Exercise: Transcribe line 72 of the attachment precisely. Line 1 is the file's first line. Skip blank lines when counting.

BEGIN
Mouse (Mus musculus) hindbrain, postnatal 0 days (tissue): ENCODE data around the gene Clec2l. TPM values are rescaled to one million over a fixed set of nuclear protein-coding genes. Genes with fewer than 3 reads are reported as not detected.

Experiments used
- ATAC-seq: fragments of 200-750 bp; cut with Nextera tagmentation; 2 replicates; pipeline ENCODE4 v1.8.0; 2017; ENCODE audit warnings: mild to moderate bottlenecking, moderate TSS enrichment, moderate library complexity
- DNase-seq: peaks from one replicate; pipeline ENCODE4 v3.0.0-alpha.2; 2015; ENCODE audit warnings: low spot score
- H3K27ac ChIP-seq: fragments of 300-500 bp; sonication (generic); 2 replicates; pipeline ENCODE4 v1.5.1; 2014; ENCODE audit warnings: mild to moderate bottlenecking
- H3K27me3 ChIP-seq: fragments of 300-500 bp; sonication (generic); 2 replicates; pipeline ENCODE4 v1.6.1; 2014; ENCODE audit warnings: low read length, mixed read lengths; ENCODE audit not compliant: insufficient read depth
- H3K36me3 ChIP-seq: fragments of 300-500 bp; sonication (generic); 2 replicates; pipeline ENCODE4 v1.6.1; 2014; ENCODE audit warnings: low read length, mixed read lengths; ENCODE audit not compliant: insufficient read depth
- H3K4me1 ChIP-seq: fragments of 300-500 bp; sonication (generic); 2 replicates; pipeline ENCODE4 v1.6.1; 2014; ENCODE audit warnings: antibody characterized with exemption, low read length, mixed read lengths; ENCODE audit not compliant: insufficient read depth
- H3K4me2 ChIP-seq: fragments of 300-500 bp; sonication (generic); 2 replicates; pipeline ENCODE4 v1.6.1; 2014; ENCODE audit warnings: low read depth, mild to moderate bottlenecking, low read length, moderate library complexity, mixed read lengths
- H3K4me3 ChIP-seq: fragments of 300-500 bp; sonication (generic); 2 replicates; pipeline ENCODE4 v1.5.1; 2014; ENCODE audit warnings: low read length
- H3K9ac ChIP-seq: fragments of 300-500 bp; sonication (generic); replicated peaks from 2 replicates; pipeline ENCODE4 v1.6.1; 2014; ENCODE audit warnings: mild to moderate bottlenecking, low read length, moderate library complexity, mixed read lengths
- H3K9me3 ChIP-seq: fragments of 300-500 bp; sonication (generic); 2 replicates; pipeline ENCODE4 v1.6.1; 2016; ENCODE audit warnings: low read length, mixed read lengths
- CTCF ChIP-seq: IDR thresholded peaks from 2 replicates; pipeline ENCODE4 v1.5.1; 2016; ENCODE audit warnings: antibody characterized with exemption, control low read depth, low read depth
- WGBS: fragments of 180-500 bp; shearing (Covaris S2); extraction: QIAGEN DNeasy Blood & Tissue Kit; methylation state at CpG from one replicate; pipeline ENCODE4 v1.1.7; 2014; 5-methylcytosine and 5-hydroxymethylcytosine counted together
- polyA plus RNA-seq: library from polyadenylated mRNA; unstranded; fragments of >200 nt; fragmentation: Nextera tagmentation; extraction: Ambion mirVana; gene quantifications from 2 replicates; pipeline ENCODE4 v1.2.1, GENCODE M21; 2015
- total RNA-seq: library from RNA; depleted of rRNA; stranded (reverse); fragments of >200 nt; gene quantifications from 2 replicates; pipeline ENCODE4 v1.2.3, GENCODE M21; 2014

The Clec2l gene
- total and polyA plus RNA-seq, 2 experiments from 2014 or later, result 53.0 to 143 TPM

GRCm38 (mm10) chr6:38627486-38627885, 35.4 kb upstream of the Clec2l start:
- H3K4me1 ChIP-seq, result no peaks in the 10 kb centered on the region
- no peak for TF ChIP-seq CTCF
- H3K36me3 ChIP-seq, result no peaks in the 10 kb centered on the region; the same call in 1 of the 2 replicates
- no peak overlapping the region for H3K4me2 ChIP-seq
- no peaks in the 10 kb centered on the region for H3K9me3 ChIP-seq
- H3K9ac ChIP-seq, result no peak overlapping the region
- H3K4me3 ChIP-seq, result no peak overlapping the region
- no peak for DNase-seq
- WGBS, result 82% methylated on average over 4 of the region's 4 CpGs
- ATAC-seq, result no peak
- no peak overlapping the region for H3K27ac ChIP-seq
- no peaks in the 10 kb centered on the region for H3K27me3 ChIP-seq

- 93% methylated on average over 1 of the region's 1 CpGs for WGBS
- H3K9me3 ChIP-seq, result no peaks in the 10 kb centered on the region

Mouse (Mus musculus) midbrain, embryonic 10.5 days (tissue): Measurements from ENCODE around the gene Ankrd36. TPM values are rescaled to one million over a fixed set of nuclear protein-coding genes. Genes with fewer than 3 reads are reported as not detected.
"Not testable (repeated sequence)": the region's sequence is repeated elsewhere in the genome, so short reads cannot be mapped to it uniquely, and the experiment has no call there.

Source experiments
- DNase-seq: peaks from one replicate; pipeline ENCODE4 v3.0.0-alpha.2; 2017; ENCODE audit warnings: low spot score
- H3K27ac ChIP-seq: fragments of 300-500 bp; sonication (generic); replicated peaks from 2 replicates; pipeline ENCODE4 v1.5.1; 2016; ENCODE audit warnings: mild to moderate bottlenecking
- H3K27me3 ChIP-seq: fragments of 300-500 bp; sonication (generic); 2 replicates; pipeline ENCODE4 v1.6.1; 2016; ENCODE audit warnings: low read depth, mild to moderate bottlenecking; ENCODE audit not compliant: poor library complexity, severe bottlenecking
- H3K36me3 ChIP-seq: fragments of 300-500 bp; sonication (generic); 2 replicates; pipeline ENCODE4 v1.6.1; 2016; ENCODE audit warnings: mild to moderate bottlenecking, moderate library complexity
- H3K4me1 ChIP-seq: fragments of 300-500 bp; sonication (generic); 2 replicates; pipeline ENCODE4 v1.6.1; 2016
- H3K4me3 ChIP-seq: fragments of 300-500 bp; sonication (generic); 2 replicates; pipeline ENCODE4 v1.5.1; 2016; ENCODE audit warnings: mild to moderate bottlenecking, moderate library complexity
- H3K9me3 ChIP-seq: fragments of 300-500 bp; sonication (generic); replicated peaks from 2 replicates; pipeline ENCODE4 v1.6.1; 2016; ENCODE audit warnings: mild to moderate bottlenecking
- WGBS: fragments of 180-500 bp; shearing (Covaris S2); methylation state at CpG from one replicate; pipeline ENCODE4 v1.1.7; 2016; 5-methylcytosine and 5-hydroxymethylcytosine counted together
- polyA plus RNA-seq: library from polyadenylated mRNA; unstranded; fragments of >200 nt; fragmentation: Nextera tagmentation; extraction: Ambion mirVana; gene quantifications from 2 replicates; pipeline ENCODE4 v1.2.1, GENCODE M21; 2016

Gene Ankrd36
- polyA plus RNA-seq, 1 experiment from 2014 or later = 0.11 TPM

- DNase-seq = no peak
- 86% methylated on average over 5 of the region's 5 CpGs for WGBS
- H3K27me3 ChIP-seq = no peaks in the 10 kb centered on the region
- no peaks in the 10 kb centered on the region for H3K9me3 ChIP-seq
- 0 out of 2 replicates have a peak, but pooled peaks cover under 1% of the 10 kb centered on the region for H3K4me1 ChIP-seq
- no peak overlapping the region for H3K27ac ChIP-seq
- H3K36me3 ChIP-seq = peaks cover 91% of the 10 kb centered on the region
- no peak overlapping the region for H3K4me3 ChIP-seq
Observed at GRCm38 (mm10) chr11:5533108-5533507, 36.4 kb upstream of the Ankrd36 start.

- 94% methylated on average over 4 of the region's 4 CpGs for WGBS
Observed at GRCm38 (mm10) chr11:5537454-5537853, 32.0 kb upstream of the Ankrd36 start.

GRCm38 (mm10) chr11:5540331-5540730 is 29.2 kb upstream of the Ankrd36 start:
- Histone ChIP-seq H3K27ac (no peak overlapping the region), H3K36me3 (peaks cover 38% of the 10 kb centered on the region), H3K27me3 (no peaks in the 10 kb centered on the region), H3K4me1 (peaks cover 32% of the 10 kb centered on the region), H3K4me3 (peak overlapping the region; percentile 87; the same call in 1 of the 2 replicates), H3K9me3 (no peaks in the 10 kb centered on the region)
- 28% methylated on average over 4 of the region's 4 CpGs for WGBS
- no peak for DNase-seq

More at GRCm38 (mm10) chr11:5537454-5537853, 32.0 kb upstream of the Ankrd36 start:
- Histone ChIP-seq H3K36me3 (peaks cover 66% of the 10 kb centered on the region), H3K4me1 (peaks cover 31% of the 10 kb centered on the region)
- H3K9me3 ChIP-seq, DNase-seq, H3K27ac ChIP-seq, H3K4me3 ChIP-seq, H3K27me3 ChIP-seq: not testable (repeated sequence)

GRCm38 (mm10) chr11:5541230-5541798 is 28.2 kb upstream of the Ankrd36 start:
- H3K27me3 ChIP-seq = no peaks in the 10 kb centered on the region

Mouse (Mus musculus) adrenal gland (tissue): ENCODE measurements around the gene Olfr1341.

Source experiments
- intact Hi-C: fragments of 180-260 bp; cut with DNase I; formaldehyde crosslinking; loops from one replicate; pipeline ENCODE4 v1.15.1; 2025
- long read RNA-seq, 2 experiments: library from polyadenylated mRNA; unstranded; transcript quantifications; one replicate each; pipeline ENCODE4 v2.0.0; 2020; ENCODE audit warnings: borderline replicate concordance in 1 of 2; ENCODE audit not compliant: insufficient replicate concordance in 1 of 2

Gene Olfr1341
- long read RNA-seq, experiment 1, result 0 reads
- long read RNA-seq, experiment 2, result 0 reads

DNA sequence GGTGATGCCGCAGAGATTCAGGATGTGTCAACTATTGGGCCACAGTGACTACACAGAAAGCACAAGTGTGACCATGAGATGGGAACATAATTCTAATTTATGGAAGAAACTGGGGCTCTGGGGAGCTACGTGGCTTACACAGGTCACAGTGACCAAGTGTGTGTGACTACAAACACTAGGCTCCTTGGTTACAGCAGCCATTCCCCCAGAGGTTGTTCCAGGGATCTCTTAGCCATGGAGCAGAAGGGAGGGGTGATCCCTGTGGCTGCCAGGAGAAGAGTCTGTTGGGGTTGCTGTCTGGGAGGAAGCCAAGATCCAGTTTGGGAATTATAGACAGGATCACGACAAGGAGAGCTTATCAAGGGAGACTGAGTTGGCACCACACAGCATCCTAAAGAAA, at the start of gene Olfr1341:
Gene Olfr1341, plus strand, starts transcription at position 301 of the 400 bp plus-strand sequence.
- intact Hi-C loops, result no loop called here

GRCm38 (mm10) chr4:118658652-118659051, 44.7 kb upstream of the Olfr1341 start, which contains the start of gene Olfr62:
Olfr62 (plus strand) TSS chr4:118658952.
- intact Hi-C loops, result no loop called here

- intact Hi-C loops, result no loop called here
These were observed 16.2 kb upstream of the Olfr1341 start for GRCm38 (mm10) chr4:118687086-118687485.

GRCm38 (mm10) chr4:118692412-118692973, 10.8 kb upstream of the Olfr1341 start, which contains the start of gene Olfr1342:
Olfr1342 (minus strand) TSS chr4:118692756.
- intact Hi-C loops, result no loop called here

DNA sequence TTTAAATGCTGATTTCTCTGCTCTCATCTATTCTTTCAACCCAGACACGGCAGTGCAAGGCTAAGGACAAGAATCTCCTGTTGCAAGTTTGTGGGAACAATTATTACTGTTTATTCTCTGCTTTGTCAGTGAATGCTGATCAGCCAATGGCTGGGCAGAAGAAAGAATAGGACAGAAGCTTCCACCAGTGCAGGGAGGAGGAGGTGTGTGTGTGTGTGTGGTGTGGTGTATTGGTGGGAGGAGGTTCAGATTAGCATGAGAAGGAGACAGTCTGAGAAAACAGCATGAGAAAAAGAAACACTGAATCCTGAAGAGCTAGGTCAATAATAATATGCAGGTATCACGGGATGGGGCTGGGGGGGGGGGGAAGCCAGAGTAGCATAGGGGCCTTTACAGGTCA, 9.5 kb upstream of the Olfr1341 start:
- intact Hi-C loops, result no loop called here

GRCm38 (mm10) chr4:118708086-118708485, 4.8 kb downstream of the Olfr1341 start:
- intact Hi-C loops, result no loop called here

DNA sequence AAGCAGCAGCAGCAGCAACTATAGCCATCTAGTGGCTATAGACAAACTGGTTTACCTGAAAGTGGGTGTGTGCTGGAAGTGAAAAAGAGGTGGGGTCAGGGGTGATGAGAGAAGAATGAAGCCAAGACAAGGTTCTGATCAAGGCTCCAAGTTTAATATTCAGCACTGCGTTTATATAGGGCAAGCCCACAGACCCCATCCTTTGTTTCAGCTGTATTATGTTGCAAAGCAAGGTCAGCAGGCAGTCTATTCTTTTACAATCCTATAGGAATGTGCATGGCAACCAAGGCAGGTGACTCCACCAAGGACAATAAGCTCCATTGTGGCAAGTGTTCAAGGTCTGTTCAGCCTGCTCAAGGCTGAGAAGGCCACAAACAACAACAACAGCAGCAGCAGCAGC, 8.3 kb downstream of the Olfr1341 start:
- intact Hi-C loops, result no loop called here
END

Gene Olfr1341